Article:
Studies indicate that synthetic food dyes are associated with adverse neurobehavioral outcomes in children, and children vary in sensitivity to synthetic food dyes. They did multiple challenge studies where they removed food dyes from kids’ diets, then reintroduced them and focused on the behavior aspect. Those studies demonstrated that some kids are more adversely affected by synthetic food dyes than others.

Animal studies indicate synthetic food dyes affect memory learning changes in neurotransmitters. They cause microscopic changes in the brain structure. When the FDA approved synthetic dyes, their acceptable daily intake in food for synthetic food dyes was based on 35 to 70-year-olds. The studies weren’t designed to detect the type of behavioral issues that have been observed in children.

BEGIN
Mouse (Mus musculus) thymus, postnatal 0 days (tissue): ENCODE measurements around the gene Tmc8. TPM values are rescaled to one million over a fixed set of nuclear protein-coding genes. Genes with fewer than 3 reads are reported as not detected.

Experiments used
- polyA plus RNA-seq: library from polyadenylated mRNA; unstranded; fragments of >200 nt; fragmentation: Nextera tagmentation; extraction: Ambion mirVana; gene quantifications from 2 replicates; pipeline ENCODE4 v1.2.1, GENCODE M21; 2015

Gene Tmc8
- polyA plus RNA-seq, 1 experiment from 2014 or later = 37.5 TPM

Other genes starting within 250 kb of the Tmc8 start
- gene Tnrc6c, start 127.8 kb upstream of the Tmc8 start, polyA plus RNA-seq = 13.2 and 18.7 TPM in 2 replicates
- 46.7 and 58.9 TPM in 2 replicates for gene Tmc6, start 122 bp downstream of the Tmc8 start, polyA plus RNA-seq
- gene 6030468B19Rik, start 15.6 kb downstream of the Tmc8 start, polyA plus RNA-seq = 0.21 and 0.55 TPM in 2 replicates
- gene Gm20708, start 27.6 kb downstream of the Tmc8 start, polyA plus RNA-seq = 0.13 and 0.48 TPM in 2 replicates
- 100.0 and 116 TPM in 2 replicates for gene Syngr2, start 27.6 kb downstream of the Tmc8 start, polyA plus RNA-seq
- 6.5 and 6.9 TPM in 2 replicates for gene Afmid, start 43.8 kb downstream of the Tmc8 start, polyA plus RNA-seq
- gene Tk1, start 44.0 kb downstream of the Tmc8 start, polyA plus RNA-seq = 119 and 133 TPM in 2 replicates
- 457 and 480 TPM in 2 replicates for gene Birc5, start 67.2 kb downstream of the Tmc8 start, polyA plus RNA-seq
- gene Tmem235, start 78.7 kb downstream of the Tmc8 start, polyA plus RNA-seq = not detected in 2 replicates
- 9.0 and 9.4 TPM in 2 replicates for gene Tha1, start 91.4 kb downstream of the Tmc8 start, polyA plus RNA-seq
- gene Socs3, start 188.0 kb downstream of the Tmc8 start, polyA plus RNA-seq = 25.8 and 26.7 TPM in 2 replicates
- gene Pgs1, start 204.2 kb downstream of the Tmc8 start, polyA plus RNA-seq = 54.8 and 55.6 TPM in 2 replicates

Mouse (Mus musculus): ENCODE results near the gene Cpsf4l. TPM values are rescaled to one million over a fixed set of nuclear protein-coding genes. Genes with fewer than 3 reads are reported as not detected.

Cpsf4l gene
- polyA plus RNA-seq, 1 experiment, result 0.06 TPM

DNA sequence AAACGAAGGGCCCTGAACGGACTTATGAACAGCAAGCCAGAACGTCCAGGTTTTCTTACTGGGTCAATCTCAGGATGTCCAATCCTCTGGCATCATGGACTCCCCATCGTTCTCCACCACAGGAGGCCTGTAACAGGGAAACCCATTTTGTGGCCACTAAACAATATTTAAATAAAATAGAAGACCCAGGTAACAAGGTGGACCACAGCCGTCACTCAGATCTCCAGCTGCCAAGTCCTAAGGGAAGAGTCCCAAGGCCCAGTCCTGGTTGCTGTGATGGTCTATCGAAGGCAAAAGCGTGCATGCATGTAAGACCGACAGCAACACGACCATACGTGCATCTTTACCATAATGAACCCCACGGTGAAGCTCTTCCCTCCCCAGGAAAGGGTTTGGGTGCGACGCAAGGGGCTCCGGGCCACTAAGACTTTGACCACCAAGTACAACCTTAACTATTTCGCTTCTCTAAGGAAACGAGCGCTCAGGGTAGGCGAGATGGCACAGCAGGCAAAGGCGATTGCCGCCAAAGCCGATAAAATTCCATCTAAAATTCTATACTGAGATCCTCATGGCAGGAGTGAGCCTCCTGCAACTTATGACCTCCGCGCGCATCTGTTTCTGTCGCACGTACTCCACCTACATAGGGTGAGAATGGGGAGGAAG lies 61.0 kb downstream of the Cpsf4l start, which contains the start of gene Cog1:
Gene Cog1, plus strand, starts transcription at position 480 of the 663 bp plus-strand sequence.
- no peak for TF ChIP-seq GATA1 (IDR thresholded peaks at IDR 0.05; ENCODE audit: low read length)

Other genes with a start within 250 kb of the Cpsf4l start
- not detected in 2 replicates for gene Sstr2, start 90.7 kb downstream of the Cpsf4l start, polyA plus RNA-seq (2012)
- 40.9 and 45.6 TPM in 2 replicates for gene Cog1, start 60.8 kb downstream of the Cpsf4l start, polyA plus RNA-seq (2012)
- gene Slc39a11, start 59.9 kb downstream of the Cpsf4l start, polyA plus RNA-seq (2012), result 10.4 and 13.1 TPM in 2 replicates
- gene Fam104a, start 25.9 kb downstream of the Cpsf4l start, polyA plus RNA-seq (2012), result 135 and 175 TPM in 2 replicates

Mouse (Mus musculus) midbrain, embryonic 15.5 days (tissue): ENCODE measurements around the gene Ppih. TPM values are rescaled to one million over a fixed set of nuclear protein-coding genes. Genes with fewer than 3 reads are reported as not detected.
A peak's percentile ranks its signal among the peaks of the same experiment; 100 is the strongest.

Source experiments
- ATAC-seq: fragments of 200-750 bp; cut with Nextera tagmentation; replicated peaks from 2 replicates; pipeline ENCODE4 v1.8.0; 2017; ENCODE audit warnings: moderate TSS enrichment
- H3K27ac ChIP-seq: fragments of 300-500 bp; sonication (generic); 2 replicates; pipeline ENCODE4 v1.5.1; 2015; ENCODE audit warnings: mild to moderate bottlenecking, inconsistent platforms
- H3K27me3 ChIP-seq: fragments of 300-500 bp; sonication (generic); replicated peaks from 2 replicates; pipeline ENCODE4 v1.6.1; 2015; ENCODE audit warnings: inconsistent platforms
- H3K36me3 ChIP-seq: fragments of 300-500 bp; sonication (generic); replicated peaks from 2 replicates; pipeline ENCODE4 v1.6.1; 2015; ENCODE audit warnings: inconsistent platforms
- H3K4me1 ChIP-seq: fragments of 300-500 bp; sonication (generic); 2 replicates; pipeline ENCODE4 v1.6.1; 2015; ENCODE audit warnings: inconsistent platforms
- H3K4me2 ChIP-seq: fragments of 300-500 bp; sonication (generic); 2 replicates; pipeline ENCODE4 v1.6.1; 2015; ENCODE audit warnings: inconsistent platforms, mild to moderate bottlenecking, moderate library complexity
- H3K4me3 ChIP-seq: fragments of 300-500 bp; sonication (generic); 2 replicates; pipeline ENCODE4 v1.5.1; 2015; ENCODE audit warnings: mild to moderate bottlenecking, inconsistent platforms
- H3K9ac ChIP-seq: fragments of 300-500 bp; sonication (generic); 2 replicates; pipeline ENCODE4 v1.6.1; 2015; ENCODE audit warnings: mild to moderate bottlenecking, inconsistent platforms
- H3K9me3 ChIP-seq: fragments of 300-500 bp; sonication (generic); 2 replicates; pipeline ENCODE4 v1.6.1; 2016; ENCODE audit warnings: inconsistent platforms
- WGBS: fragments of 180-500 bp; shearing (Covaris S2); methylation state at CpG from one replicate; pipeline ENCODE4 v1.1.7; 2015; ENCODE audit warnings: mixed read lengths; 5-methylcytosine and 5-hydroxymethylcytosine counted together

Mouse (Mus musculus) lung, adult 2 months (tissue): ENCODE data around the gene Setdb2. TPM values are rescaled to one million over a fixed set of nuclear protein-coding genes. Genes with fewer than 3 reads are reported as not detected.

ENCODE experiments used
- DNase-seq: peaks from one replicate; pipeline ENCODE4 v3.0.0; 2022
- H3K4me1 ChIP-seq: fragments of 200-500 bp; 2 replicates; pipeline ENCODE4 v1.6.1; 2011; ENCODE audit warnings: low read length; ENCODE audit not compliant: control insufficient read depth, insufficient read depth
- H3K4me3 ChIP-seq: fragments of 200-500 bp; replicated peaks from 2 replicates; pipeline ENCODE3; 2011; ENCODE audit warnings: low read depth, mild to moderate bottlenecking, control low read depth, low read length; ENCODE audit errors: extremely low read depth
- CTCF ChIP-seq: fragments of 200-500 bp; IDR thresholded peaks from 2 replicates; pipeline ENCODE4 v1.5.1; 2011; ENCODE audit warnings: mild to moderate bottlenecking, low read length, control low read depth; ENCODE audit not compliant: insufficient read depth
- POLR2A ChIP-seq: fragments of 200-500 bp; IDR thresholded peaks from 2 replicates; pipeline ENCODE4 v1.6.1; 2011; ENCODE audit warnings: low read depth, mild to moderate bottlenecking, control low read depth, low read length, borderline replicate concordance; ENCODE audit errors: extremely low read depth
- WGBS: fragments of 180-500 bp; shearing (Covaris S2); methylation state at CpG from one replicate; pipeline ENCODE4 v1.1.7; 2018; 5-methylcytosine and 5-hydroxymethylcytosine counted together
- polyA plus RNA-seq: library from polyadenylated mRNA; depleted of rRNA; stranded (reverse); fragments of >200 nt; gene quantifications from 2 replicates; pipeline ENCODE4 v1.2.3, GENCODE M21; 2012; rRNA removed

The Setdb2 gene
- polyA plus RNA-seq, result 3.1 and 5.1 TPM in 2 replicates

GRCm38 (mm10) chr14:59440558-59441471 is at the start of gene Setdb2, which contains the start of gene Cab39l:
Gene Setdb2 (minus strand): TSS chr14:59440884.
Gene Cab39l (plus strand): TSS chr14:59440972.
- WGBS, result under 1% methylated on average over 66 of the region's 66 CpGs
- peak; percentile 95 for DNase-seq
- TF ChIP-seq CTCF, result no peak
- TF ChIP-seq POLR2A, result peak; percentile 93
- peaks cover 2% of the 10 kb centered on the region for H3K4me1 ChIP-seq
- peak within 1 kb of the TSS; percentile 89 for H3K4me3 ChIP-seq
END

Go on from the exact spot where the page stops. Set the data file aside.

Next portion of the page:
I mean, companies are already making safer versions for other countries! It’s not a leap to think they could just roll those safer recipes out to the rest of the U.S.

So, to wrap it all up, no, Skittles are not banned in California.. however, if Titanium Dioxide had been a part of the ban, they would have had to change their recipe in order to sell Skittles in Calfiornia . I hope you start to become more aware of these ingredients in your food and search for alternatives because they are out there!

Related Episodes:

Episode 26: Detox Your Makeup: My Truly Clean Cosmetics Must-Haves

Episode 1: What the F*ck is an Endocrine Disruptor, Anyway?